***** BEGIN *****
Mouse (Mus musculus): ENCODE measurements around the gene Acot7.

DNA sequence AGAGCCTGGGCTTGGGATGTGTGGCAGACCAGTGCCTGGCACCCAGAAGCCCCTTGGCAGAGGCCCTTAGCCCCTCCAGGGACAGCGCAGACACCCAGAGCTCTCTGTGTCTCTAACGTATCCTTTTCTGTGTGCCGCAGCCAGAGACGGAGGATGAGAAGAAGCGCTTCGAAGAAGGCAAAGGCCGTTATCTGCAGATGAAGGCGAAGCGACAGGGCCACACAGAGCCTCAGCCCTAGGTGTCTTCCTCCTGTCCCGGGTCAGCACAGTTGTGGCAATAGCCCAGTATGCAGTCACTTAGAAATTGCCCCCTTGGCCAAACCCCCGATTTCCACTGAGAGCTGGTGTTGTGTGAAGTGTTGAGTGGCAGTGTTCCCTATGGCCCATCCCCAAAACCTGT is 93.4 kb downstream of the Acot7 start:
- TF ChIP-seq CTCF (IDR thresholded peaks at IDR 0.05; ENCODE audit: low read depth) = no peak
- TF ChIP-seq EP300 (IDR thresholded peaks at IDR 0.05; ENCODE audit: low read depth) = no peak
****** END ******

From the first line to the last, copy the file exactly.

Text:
Mouse (Mus musculus): ENCODE measurements around the gene Acot7.

DNA sequence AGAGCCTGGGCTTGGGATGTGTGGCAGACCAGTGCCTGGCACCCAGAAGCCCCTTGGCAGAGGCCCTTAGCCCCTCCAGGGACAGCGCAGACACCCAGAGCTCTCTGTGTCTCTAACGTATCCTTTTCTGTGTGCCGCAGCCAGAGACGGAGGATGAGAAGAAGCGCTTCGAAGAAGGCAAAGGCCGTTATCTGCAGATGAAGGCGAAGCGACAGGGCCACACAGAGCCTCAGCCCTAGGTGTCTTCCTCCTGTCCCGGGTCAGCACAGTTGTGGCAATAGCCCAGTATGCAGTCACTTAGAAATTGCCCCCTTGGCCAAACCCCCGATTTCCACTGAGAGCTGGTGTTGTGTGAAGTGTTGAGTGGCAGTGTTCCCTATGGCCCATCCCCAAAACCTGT is 93.4 kb downstream of the Acot7 start:
- TF ChIP-seq CTCF (IDR thresholded peaks at IDR 0.05; ENCODE audit: low read depth) = no peak
- TF ChIP-seq EP300 (IDR thresholded peaks at IDR 0.05; ENCODE audit: low read depth) = no peak